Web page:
Nothing can be finer than a May weekend. Yes, Alaska summers can be pretty spectacular, but there’s something about that transition from winter into spring. Down south people might call that “April.” You know Alaska: Most everything isn’t current in this time zone.
Your Lower 49 friends might be sharing social media photos of their big luscious gardens. Some of them might even have edible food by now. Our seasons cycle slowly, taking their own dang sweet time — until, of course, everything happens at once.
Up on the ridge, winter still hasn’t given up. People are still skiing on Lookout Mountain. Mounds of snow remained piled into avalanche zone from a winter of snow sliding off roofs. Slowly greener emerges, like the weird alien sprouts of rhubarb in the Betster’s garden.
May means birds, the gradual reopening of favorite Homer Spit shops and eateries and chilly evenings balanced by warm, sunny afternoons. Visitors start arriving. Campgrounds fill up. Like our slow march to overcoming the pandemic, we’re climbing toward warmth, greenery and longer days. What better time to celebrate life than with these best bets?
BEST POT BET: The Betster knows what you’re thinking, but this best pot bet is in reference to the 2021 Homer Pottery Tour, which will be hosted in person and virtually from 10 a.m. – 5 p.m. May 15-16. This year’s annual celebration of ceramic creations will introduce participants to eight potters, including Paul Dungan, Ruby Haigh, Ahna Iredale, David Kaufmann, Maygen Lotscher, Tara Schmidt, Jeff Szarzi and Cynthia Morelli, who will demonstrate the process for creating every day and ornamental bowls, cups, plates, decorations and more. The potters will open their studios in Homer to make connections and teach the craft of pottery. Check the website https://www.homerpotters.com/for details and directions.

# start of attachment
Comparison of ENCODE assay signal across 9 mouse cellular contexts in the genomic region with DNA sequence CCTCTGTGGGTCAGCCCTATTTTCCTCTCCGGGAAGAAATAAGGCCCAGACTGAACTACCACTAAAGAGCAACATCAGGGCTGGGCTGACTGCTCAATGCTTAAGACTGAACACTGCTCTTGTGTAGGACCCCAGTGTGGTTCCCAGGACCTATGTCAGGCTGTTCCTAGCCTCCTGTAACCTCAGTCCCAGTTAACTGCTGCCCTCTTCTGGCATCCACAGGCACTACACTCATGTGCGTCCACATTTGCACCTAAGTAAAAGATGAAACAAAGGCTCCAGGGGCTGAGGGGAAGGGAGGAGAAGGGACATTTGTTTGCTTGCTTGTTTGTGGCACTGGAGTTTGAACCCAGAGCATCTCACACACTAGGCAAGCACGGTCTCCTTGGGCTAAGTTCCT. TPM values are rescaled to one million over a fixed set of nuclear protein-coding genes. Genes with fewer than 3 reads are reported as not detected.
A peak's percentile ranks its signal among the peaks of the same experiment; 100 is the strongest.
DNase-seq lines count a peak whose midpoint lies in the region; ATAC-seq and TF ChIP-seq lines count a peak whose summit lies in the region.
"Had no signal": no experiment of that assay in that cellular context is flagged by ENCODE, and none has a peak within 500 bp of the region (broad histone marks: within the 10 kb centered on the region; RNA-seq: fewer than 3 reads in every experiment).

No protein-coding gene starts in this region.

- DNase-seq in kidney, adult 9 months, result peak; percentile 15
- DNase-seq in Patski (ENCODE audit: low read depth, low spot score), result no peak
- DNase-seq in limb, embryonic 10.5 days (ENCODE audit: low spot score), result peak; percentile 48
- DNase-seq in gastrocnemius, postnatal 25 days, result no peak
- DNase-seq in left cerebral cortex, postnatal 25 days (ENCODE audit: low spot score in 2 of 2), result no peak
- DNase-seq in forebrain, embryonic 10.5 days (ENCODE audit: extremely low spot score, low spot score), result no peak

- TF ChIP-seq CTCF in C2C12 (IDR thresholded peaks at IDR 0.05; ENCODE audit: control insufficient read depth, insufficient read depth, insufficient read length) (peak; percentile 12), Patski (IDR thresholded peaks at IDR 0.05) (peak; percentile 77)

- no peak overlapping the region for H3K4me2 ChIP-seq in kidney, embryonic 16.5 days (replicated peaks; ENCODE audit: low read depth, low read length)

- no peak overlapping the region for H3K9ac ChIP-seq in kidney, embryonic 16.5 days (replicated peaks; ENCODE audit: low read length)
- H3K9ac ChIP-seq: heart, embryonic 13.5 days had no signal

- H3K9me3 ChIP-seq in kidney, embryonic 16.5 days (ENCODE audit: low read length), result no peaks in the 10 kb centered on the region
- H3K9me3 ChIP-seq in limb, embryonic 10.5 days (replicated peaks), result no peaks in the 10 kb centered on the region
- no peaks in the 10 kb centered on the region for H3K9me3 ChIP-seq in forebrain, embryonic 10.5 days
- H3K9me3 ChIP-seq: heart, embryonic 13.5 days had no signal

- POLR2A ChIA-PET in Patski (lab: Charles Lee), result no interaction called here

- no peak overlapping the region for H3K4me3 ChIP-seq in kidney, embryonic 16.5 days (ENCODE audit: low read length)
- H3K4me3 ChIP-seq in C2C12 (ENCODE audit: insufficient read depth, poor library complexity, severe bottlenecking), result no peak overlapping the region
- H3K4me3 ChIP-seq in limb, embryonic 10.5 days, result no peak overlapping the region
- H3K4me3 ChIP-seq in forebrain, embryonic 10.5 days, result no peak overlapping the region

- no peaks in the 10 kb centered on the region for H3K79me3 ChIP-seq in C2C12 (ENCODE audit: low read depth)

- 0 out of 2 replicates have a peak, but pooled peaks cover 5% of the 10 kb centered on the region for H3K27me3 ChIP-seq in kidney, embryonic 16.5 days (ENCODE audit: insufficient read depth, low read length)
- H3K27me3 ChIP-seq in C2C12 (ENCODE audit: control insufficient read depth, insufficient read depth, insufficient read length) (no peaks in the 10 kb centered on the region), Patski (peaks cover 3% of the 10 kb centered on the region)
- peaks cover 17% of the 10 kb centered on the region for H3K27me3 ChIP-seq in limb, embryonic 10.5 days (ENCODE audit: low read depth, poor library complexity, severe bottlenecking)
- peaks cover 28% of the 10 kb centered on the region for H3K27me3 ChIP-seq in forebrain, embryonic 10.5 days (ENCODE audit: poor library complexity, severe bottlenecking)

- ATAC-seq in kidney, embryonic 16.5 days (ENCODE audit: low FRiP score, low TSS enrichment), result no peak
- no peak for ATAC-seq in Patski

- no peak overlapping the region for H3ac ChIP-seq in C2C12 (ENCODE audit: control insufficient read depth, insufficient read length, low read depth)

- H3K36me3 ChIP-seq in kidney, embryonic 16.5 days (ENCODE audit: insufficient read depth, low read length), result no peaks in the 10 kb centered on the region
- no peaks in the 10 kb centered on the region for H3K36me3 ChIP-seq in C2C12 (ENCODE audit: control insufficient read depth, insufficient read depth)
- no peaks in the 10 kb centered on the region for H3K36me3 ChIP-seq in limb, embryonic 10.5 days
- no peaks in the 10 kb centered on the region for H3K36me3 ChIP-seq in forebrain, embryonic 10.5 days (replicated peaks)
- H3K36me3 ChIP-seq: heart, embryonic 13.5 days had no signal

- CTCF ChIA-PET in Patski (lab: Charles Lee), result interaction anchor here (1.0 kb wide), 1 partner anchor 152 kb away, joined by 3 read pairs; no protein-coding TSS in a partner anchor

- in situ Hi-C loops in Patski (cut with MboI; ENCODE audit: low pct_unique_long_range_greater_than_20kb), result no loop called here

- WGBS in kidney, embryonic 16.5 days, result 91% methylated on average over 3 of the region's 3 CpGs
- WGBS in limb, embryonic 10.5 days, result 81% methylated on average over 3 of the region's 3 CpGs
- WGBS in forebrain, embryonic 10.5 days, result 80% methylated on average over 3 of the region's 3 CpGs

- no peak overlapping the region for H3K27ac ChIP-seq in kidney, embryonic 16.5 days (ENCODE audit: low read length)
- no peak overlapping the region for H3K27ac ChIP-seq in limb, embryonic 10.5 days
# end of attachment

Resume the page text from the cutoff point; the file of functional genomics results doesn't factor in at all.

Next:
BEST DRUMMING BET: Interested in making your own traditional native style hoop drum and learning to play music on it? Join White Eagle Medicine Woman and Michaela Baumgartner on May 15 from 10 a.m. to 6:30 p.m. at the Whirling Rainbow Center to make your own ceremonial drum and learn about traditional music, dance and art.
The event will also be hosted via Zoom for those who cannot attend in person. For more details and to register, go to https://www.whirlingrainbow.com/product/1-day-workshop-ceremonial-drum-making/.
BEST MARITIME ON LAND BET: Ever wonder what commercial fishing was like on sailboats before the implementation of motorized vessels? Visit the Maritime Art of Kachemak and Bristol Bays exhibit on display at the Homer Council on the Arts through May 29 to see artwork made by fellow Alaskans celebrating the maritime heritage of Kachemak and Bristol Bays.
Until 1951, the salmon of Bristol Bay were harvested by double-ended wooden gillnetters manned by two rugged fishermen. The Maritime Art of Kachemak and Bristol Bays exhibit showcases the sailboats and equipment utilized during the time period in commemoration of the 70th anniversary of the transition.